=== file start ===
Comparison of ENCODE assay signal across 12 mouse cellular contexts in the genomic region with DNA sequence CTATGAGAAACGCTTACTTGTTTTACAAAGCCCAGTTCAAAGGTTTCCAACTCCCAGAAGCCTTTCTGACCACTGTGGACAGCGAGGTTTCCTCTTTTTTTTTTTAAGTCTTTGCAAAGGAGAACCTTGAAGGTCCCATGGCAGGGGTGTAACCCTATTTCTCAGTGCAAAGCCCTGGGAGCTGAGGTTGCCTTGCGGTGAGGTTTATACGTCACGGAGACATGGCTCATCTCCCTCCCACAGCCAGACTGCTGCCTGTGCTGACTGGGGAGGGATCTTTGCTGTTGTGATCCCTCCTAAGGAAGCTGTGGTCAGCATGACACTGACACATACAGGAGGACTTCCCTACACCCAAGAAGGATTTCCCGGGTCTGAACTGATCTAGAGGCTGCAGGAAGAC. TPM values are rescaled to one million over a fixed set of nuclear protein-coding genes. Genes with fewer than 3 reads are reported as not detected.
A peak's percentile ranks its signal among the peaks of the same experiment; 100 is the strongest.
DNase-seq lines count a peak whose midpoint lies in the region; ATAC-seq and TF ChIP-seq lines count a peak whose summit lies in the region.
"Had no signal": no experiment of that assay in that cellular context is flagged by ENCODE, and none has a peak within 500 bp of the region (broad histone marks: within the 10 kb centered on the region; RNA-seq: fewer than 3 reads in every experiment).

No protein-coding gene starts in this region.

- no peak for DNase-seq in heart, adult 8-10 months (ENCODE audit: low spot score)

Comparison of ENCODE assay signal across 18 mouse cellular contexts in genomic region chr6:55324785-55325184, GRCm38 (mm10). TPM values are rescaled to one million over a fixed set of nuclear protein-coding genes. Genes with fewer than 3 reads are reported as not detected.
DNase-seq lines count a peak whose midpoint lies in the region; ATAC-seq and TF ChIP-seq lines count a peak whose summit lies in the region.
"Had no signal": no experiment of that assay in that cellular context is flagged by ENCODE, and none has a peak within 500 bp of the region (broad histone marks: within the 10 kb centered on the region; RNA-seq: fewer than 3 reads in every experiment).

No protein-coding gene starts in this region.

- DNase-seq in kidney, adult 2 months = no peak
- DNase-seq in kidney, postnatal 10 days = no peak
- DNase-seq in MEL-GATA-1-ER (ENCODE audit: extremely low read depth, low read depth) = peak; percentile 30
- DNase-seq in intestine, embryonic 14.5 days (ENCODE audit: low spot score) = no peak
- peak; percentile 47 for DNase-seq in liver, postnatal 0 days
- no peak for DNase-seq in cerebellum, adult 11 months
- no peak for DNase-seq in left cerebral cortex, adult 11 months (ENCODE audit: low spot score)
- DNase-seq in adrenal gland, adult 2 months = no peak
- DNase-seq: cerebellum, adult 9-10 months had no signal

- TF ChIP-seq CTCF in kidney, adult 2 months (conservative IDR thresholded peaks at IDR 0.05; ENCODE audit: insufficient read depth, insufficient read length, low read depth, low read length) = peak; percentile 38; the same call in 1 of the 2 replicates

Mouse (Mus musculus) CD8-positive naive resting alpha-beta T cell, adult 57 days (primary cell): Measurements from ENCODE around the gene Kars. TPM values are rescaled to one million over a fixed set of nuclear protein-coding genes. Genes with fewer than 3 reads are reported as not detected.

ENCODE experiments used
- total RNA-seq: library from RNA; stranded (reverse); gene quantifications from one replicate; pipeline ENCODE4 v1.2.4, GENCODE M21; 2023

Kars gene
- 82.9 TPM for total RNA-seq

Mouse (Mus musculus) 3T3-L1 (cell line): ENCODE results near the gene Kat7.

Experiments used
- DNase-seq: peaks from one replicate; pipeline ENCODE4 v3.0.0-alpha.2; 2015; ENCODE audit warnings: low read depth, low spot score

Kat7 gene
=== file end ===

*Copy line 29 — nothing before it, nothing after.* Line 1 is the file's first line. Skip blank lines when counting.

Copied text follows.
Kat7 gene